|M.Sc Student||Weinstein Moshe|
|Subject||Study of Micromachined Microbolometers as Uncooled Sensors|
for IR Imaging
|Department||Department of Electrical and Computer Engineering||Supervisor||PROFESSOR EMERITUS Yael Nemirovsky|
The VLSI revolution enabled the integration of millions of transistors on the same silicon chip and mass production of integrated circuits at very low cost and high reliability. The MEMS revolution takes the next step into the future by pursuing the integration of whole systems at multi- and micro- scale. Micromachining of 3-D structures in dies containing all electronic devices enables the implementation of smart microsystems able of sensing and affecting the physical environment.
One of the promising applications that emerged in the last decade is uncooled thermal imaging. The well known method for IR imaging is to use cooled photonic sensors. Such sensors are very sensitive and have a short response time, but they suffer from a major disadvantage, they require cooling to cryogenic temperatures of 77°K. This demand dramatically increases the cost of thermal imagers based on such sensors, increases the dimensions and power consumption of the imagers.
The innovative MEMS technology enables to implement thermally isolated resistors (microbolometers) that can sense IR radiation without cooling, and the combination with well-established silicon CMOS technology enables to integrate them in VLSI chips to perform on-line signal processing.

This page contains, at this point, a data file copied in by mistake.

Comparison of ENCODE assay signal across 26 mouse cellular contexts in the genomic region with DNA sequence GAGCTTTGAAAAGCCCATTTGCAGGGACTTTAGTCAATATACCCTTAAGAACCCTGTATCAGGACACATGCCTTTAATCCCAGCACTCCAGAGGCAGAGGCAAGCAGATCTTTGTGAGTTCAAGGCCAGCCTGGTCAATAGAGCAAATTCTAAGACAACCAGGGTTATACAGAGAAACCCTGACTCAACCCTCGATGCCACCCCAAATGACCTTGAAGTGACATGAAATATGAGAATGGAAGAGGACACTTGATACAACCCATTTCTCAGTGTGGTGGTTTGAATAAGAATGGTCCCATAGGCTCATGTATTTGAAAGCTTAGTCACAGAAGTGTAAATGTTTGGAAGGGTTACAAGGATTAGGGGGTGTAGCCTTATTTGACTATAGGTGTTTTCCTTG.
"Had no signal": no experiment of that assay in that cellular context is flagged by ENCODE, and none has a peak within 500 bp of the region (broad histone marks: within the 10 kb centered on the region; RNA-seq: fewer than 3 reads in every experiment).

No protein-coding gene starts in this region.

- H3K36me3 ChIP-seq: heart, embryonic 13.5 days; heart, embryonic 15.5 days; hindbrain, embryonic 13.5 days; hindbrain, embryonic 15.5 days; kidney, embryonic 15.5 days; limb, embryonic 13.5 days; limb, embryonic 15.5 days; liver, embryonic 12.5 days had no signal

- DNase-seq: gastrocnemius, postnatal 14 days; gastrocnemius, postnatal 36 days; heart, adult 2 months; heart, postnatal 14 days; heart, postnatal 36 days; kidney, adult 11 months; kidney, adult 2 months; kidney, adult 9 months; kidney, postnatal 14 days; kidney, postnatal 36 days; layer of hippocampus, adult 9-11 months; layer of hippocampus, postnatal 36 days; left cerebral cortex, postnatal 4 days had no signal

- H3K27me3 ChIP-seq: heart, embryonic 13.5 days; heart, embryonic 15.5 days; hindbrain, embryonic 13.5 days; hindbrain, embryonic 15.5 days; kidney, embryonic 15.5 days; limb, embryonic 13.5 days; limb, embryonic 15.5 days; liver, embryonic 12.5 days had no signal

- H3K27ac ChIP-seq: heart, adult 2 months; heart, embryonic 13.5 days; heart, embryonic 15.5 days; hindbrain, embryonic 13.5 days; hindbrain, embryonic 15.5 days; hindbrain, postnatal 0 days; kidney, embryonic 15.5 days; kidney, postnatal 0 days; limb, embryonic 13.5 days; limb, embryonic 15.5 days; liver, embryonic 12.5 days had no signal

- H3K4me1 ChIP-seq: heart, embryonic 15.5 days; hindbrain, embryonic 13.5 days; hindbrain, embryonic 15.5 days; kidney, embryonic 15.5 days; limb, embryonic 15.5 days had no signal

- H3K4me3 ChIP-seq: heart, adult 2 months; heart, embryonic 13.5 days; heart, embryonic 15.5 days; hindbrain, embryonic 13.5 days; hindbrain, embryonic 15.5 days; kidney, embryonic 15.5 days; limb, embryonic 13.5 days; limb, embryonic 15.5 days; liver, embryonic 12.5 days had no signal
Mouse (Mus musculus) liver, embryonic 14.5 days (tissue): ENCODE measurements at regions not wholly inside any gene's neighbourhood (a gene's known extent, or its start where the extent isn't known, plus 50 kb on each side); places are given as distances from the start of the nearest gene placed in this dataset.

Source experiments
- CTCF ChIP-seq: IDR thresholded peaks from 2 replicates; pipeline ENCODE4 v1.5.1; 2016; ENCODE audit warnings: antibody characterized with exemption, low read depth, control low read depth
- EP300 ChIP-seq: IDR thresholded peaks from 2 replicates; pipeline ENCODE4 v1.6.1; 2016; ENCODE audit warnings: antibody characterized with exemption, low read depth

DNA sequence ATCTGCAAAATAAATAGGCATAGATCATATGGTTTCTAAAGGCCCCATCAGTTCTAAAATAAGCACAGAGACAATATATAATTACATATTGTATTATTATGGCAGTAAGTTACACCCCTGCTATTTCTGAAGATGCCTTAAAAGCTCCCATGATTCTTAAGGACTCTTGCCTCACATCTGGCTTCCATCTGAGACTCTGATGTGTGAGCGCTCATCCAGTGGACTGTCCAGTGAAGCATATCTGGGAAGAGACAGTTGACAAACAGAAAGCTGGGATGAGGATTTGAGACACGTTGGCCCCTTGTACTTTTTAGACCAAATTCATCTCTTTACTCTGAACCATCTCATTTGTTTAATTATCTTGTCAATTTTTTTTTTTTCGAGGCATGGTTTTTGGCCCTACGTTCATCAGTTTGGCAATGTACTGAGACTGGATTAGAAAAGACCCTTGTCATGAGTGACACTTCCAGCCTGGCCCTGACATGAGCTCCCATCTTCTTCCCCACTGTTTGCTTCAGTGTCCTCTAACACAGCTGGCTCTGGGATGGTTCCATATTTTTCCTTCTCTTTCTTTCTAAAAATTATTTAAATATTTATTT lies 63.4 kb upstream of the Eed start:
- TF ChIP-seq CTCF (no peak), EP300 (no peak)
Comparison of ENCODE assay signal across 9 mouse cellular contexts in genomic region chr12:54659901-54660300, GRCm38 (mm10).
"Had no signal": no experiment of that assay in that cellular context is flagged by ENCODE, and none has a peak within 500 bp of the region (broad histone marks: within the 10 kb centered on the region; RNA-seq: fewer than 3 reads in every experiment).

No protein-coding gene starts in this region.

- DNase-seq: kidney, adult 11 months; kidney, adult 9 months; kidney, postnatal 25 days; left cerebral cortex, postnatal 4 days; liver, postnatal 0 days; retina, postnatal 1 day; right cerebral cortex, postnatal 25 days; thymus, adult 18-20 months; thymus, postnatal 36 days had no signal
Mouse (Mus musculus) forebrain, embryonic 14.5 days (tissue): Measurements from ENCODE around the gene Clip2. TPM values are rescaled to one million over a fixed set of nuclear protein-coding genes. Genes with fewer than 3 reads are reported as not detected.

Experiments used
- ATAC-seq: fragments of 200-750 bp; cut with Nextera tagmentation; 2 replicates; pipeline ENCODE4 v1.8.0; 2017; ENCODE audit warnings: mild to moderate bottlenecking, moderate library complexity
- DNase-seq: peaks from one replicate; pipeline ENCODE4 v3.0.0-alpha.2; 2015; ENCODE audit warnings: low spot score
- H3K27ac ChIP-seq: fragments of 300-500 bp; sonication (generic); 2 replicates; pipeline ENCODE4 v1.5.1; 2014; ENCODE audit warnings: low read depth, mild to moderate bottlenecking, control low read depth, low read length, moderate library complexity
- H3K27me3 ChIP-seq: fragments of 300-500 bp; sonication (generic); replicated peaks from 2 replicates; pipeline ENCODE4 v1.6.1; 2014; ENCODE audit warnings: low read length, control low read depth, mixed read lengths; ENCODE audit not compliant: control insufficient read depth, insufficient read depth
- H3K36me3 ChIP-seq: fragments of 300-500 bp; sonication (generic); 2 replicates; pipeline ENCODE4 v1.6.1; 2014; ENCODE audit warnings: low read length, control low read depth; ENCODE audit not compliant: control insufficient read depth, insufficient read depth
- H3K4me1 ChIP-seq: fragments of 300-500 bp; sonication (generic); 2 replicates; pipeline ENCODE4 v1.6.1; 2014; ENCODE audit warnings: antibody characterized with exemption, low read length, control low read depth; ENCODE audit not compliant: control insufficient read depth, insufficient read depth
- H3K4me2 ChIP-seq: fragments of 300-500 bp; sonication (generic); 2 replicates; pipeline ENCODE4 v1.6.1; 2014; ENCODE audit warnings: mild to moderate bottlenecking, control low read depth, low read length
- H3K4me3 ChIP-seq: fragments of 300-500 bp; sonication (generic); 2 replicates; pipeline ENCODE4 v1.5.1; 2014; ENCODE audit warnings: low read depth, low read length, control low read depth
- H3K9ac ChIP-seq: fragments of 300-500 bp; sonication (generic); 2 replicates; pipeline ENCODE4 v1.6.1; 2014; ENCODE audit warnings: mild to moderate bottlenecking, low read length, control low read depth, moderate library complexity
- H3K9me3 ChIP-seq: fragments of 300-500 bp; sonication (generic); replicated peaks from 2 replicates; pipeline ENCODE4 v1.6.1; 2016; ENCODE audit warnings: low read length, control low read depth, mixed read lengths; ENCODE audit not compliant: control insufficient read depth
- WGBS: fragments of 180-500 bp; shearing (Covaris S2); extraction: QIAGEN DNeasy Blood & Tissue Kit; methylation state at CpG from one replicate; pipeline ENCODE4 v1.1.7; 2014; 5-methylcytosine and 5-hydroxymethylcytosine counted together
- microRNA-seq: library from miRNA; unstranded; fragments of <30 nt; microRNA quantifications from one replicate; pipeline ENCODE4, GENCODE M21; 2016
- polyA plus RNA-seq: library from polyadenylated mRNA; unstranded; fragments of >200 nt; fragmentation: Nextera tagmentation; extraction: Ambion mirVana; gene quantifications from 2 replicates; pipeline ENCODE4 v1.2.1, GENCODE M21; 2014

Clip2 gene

In this work integrated IR sensors based on microbolometers are studied. In this approach microbolometers are used to sense temperature changes, resulting in its resistance fluctuations. Such devices are implemented using standard CMOS or CMOS-SOI technology, followed by Bulk and Surface micromachining.
In this research different kinds of microbolometers have been studied and designed. Polysilicon microbolometers based on standard CMOS technology have been studied and Active Silicon microbolometers based on CMOS-SOI technology have been studied, designed and tested. These microbolometers have very low temperature sensitivity, but they should be implemented in low end sensors. Cadmium Sulfide microbolometers, that should be implemented in high-end sensors, have been studied and designed, as well.
Sensors, based on microbolometers, require readout circuit, which should have very small dimensions and low noise. Readout circuit, designed for Polysilicon microbolometers readout, had been studied and tested in this research.
The theory of the IR uncooled sensors was also studied in this research. The emphasis was on radiometric properties of thermal image system performance and microbolometers noise.
Measured performance of Active Silicon microbolometers shows promise and potential for low cost novel sensors and it is a very challenging issue for future researches.